Originally Posted by Shane P. Hallam
Yes, as does Nick Collins (which has been an issue for him throughout his career).
Are you sure about that? The Milwaukee Journal Sentinel and Green Bay Press Gazette were reporting, after Nick Collins' injury last year, that he had no prior history of spinal stenosis.
From a Press Gazette piece dated 9/19/2011
Good news for Collins, though, is that he does not have stenosis, according to Herman. Stenosis is a narrowing of the spinal column, and players who have it and sustain neck injuries often have to retire.
(N.B. Alan Herman is Nick Collins' agent)
The Packers ended up waiving him after their doctors concluded that playing after surgery would put him at significant risk of catastrophic injury if he suffered another spinal cord compression type injury (which is something safeties are at comparatively high risk for). This is more or less what stenosis means (you're fine, but if you suffer a spinal compression injury it can very bad).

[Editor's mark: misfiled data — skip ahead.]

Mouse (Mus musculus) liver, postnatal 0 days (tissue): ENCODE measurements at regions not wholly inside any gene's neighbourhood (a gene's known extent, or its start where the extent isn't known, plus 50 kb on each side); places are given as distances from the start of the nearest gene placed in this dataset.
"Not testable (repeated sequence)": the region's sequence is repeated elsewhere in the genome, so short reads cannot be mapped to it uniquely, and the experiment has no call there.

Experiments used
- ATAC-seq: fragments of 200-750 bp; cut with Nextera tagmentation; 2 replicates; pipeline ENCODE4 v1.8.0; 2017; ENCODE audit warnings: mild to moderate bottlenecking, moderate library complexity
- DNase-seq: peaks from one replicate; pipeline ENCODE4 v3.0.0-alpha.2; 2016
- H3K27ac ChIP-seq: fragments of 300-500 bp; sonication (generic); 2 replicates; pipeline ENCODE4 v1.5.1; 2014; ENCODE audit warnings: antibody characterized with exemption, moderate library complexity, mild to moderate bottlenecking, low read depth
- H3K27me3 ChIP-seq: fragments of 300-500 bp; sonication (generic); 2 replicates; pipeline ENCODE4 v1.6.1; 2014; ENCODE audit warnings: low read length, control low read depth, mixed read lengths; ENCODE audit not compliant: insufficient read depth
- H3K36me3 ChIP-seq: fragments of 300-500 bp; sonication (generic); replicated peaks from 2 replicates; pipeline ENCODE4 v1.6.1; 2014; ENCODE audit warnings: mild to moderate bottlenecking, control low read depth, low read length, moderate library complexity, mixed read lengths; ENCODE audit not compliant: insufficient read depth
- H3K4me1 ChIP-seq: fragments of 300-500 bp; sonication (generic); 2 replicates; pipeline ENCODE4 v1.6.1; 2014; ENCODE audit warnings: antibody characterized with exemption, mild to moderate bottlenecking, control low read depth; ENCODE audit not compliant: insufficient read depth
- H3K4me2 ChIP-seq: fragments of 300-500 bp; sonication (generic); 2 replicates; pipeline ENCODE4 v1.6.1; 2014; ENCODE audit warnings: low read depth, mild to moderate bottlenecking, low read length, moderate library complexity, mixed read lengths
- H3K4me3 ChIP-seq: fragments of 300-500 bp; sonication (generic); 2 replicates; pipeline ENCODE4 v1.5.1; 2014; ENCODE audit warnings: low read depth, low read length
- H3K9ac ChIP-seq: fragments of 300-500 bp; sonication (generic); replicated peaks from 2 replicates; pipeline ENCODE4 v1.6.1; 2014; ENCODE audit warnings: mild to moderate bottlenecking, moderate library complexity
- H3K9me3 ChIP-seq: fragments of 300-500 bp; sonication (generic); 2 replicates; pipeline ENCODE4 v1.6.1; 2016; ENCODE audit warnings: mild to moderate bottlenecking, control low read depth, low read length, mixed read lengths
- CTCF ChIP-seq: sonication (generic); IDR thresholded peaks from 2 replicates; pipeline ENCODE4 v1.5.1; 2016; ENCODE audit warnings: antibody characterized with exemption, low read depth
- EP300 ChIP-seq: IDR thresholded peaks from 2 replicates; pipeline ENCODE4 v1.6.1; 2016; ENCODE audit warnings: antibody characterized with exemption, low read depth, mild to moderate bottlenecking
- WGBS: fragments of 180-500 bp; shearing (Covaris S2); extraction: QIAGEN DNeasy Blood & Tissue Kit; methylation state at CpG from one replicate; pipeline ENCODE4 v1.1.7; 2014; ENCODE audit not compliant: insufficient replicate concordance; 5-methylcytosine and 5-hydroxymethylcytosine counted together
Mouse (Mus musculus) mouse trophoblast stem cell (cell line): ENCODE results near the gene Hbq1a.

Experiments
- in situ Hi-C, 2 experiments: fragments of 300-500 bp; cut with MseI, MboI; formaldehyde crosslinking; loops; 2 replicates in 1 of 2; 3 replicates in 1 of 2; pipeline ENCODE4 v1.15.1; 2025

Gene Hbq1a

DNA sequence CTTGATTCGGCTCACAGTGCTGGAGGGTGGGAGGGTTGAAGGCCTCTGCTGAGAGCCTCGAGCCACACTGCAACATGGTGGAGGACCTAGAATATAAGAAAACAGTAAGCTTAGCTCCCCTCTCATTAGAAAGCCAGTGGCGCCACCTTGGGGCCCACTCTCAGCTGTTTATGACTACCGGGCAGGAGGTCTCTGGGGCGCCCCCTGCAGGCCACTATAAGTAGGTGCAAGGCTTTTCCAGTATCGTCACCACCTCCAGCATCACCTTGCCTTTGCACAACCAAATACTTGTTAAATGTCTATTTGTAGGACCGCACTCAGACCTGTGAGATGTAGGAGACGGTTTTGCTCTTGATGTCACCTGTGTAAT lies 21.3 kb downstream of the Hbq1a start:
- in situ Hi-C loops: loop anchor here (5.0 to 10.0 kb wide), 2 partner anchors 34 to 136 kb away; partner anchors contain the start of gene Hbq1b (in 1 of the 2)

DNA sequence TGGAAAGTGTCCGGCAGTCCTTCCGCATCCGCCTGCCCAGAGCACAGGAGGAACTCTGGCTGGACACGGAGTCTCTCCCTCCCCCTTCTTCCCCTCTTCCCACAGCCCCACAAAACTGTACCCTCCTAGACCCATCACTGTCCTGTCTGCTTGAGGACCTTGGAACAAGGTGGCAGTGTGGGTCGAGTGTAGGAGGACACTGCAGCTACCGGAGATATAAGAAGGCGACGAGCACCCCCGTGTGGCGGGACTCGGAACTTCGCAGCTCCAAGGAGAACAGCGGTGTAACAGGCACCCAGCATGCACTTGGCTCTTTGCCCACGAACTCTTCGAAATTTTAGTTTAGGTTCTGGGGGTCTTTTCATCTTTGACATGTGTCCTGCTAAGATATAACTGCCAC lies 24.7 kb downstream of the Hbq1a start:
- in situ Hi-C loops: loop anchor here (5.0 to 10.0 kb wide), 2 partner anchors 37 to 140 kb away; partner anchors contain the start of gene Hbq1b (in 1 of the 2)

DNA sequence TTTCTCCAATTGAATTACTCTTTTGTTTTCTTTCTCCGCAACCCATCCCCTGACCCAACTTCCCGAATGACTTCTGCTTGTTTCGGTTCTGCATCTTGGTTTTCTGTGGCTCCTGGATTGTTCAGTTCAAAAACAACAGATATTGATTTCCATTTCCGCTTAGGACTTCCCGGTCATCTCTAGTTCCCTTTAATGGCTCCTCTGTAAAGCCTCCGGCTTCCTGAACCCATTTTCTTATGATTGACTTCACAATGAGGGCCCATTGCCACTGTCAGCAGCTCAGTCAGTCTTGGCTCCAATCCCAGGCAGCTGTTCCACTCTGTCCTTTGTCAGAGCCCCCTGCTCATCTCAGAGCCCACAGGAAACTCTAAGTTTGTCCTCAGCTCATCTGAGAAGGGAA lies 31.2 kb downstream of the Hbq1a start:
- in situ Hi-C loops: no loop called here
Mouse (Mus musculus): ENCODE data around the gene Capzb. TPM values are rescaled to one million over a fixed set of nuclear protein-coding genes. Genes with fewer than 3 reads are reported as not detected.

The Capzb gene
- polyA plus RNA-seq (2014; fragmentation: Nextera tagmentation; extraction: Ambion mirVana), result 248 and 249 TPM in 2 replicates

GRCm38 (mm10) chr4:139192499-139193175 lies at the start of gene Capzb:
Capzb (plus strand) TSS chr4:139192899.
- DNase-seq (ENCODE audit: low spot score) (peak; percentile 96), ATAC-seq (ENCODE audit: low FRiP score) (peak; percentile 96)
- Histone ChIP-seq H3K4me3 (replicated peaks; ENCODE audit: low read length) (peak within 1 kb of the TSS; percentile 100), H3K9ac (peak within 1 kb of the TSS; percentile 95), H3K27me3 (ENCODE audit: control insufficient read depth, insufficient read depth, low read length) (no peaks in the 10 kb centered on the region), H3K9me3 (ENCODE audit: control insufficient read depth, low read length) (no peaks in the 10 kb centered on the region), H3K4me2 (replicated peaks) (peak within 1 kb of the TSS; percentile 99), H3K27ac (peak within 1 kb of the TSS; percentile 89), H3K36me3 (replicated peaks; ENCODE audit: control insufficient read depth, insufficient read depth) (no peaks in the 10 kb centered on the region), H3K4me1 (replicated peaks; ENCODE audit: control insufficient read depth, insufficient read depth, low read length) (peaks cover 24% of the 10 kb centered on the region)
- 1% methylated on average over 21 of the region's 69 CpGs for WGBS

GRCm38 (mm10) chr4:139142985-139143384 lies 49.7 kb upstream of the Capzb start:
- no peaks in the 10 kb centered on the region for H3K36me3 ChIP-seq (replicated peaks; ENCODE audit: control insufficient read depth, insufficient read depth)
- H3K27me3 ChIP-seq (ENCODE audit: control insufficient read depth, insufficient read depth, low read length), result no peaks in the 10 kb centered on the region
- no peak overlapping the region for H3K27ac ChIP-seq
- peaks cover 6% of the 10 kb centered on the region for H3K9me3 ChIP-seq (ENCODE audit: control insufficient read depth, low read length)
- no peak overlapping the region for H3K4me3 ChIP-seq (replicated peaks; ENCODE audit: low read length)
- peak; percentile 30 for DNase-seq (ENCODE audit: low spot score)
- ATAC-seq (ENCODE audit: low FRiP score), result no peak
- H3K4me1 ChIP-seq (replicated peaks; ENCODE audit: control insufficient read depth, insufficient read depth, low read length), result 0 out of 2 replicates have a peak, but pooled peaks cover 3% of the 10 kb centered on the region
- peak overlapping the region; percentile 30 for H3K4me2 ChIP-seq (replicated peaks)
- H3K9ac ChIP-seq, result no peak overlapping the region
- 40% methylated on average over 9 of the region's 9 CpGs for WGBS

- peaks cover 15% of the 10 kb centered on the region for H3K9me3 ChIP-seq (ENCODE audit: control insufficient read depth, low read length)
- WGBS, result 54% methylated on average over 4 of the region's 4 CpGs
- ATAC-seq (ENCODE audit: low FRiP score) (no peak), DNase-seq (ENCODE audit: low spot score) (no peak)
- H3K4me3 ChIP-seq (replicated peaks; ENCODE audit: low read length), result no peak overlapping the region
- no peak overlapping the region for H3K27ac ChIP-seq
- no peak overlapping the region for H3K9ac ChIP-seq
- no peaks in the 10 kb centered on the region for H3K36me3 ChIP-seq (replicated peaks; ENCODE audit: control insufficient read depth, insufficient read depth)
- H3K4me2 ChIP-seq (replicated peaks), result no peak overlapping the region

Certainly there's degrees of it (it's essentially just narrowing of the spinal column, so there's a continuum of it), but the Packers parted way with Collins (as well as Terrence Murphy and Jeremy Thompson, and Tim Lewis back in the 80s) because their doctors concluded that their neck conditions put them at too high a risk of significant spinal cord injuries, not because they could no longer play.